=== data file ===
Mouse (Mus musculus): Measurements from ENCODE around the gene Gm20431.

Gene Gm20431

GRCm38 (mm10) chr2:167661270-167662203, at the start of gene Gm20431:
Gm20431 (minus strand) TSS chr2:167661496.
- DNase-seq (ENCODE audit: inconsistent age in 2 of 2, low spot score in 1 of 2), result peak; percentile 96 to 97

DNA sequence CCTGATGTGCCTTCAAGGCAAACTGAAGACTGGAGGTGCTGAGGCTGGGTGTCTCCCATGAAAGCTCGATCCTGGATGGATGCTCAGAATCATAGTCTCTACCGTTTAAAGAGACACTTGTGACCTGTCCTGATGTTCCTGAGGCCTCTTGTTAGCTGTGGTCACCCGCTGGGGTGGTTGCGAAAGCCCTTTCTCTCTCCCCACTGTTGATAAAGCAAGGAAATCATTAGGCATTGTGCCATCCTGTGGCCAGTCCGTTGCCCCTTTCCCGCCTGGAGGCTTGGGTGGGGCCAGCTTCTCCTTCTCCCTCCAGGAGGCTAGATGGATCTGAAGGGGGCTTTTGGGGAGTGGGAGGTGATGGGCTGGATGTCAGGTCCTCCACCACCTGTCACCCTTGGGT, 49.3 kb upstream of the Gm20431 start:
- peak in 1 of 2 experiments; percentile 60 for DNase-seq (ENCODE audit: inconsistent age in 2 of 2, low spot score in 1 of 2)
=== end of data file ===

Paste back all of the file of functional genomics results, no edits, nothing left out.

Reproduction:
Mouse (Mus musculus): Measurements from ENCODE around the gene Gm20431.

Gene Gm20431

GRCm38 (mm10) chr2:167661270-167662203, at the start of gene Gm20431:
Gm20431 (minus strand) TSS chr2:167661496.
- DNase-seq (ENCODE audit: inconsistent age in 2 of 2, low spot score in 1 of 2), result peak; percentile 96 to 97

DNA sequence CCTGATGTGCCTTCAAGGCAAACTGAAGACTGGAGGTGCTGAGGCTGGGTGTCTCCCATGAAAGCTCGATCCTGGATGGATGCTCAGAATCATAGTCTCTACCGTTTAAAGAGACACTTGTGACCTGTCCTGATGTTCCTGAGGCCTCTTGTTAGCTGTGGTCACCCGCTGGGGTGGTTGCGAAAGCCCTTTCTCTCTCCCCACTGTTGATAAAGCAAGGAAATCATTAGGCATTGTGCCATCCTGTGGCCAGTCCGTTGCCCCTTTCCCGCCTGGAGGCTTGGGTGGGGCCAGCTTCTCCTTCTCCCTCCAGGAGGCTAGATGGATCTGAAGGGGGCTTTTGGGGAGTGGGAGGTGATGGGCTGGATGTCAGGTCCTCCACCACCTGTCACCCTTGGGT, 49.3 kb upstream of the Gm20431 start:
- peak in 1 of 2 experiments; percentile 60 for DNase-seq (ENCODE audit: inconsistent age in 2 of 2, low spot score in 1 of 2)